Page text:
THE MILLENNIUM. [Newspaper Article] — Clunes Guardian and Gazette — 17 July 1914
THE MILLENNIUM. When the last hobble skirt is for gotten, And the last new fad has been tried; When the pannier fashion has faded, And the "hipless" craze has died, We shall rest, and faith, we shall need it Be at peace for a season or two, Till the next freak of folly arises To torture our souls anew. And those that survive shall be happy, They shall fling away pounds of hair; They shall sit all day without aching. At ease in a roeldng chair; They shall wear their own faces and figures, They shall walk as far as they please, And be able to cross a puddle" Without sprawling on hands and knees. And few of the men will praise them, And none will admire the sight; For no one will dress for fashion, And no one for man's delight; But each for her own sweet comfort, And each in her own sweet way, Shall wear the thing that she wishes, . But the gods will weep that day.
THE HAPPY MAN. [Newspaper Article] — Clunes Guardian and Gazette — 17 July 1914
THE HAPPY MAN. Two men sat in tho lobby of an hotel the other night, arguing vocifer ously, while a third man smoking a long and costly cigar, listened to the argument with a calm, comfortable, serene air. The argument was about happineBS. The men claimed, foV different rea sons, that it was impossible to be per fectly happy-or, as one of them put it: "No fallible human being is capable of so forgetting life's trials and tribu lations, or so withdrawing, so to say, from his defective mortal entity, as to become completely possessed,. even for a moment, with a sense of perfect happiness." The speaker turned to the man who was smoking the long, expensive cigar so comfortably. "Don't you agree to that, -sir?" he asked. The other flicked off his ash, with a chuckle. "Gentlemen," he^said, "I am perfect ly happy now." "What!" cried the first speaker. "You mean to say you are perfectly happy-enrapt in the present moment -oblivious of all the troubles of the universe? Perfectly happy-come n...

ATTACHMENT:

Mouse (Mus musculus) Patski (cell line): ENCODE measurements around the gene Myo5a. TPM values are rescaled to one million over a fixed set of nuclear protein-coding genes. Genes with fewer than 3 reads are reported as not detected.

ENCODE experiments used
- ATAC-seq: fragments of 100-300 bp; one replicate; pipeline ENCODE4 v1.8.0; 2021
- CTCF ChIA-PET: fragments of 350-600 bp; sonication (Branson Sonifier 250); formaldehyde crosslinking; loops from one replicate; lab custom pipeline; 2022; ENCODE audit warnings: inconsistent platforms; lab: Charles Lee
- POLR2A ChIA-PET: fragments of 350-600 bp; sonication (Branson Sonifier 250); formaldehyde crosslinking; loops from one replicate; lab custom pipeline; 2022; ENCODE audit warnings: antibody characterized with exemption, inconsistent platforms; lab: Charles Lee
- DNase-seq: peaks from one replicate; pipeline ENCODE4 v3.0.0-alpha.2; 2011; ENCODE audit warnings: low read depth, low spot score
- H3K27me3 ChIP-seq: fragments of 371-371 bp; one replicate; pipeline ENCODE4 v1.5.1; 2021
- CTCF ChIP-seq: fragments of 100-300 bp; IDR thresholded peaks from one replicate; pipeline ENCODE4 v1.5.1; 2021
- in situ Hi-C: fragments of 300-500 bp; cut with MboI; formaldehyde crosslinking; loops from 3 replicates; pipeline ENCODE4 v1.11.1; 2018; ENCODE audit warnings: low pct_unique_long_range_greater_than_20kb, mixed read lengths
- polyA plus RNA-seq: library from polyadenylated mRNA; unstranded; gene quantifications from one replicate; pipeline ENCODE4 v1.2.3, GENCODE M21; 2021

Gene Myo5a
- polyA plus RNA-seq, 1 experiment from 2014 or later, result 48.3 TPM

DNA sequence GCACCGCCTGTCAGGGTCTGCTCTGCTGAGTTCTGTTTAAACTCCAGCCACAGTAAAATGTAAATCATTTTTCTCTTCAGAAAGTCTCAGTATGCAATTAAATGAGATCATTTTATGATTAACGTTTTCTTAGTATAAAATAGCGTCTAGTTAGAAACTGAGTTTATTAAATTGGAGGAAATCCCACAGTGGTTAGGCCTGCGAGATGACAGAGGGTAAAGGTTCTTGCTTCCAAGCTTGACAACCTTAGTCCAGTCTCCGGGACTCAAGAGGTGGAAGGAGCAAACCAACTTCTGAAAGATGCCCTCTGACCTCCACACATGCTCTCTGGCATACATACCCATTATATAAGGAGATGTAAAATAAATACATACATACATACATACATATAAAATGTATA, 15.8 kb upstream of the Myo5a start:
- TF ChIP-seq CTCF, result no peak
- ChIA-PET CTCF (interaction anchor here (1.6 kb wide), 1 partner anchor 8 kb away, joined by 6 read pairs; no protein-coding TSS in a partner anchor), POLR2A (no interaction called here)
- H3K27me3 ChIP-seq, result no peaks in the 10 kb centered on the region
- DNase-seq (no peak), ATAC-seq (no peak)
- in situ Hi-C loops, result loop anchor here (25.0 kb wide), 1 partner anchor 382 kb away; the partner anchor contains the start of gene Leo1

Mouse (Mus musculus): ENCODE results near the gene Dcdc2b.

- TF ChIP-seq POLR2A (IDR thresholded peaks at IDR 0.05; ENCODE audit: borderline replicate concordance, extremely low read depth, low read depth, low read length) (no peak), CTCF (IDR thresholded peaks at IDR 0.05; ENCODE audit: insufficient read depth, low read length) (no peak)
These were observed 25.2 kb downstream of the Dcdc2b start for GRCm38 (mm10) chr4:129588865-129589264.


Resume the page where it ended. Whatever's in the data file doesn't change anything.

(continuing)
GREATER THAN GOLD Pnblished by arrangement with Ward, Lock and Co., London & Melbourne. All Rights Reserved. CHAPTER XXII. [Newspaper Article] — Clunes Guardian and Gazette — 17 July 1914
GREATER THAN GOLD By L. T. MEADE, Author of "The Soul o£ Margaret Rand," etc. PnMished by arrangement with Ward, Loels and Co., London & Melbourne. All Rights Reserved. CHAPTER XXII. Next day Sheila Danvers was very ill-really ill for the first time in her life. Shamus O'Doyle returned in a whirl of excitement, ready to say and do everything for the girl he adored, but Sheila did not lenow him, and not only the neighboring doctor was fetched, but the best opinion in Cork was hastily summoned.. The girl was suffering from, high fever brought jc by shock and . exposure. How such a thing could- have happened no nno could tell, although Sheila in ail her wanderings kept talking' constantly about a Mrs. Murphy, who told her to. keep in the grounds, and then of a woman who wore a long black cloak and black bonnet; but these ram blings were supposed to be due to de lirium, and the poor Squire, Shamus and the rest of the household were be side themselves with grief. As for Nanny Mag...
A True Story. [Newspaper Article] — Clunes Guardian and Gazette — 17 July 1914
A True Story. Writing from Bamawm, Vic.,, Mr. William John Youill, late of Harvey town, Eaglehawk, Vic., says: "In re gard to the statement I gave you some years ago as to my cure of kidney complaint, I may Bay that a. short time since I had occasion to be medi cally examined and was entirely free from any complaint." Mr. Youili's original statement waB as follows: "I feel it a duty I owe to you and to suf fering humanity to send you this let ter, iu the earnest hope that others who may be suffering as I was from that dread complaint, Bright's Di sease of- the kidneys, may take cour age and learn from my experience to adopt the same method of treatment that I did, feeling sure that by so do ing they will be saved much pain and misery, and, perhaps, an early grave. This may seem to some a remarkable statement to make, but it can be sub stantiated by anyone who will take the trouble to inquire for themselves from me or of my friends who were with me at the time. Despite all the skill ...